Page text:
But Boehner’s decision does little to make it easier for his successor. That same Meadows resolution will be hanging over the head of McCarthy if he wins the Speaker’s gavel, especially as he faces a host of politically thorny issues such as raising the debt ceiling, funding highways and avoiding a government shutdown in December.
“If the conference cannot find a way to find unity and work together and to agree to execute a grand strategy, even though we may have a difference of opinions and tactics, I expect that there will be continuing fratricide,” lamented Rep. Bill Flores (R-Texas), chairman of the 170-member conservative Republican Study Committee.
“It’s reprehensible that Republicans are fighting Republicans. We need to fight for the good of the American people,” he said.
A McCarthy spokesman had no comment for this story, but the California Republican has been trying to address some of the unrest in his conference. He’s in frequent touch with members, calling, texting and meeting with them throughout the week, even those in the House Freedom Caucus who have caused trouble for leadership.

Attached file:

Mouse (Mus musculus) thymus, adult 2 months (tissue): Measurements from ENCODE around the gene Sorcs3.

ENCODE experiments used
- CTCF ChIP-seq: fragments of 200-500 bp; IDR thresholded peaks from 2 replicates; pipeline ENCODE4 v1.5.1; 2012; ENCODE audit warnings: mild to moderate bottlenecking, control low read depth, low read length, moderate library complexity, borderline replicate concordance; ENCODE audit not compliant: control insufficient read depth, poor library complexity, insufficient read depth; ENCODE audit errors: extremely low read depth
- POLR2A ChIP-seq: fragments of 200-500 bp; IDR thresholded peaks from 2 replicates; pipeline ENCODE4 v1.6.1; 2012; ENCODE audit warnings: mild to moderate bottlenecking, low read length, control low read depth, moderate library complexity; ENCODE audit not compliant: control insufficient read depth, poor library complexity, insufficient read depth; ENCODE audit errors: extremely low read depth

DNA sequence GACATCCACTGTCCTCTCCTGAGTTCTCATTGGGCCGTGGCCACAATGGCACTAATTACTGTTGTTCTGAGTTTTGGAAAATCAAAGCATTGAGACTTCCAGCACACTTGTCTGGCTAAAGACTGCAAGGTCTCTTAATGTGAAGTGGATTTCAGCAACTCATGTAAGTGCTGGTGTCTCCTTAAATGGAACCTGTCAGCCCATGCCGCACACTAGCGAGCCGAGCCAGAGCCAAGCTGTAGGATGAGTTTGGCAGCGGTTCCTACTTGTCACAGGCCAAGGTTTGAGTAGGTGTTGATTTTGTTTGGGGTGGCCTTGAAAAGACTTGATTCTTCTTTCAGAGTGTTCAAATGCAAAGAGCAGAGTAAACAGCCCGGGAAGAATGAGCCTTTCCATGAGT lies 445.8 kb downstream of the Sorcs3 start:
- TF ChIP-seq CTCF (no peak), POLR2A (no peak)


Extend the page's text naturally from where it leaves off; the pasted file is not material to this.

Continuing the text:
And McCarthy did a flurry of TV interviews this week, introducing himself to viewers as someone who is more concerned with everyday Americans than “power and institutions.”
House Republicans huddled for two hours Tuesday night in what some described as a post-Boehner “therapy session.” But the vigorous debate, including several emotional speeches, didn’t yield many answers, and some complained it was a waste of time.
Some of the talk centered on the Freedom Caucus, the group with 40-plus members that demonstrated this year it has the power to block procedural votes and prevent GOP bills from coming to the floor.
Roskam, who first called for the family meeting, said the next Speaker’s team needs to be more rhetorically aggressive to show the base that Republicans in Washington are fighting for them. And moderate and conservative Republicans need to get on the same page when it comes to defining success in a divided government: Is it repealing laws such as ObamaCare, or is it laying the groundwork for a 2016 presidential victory?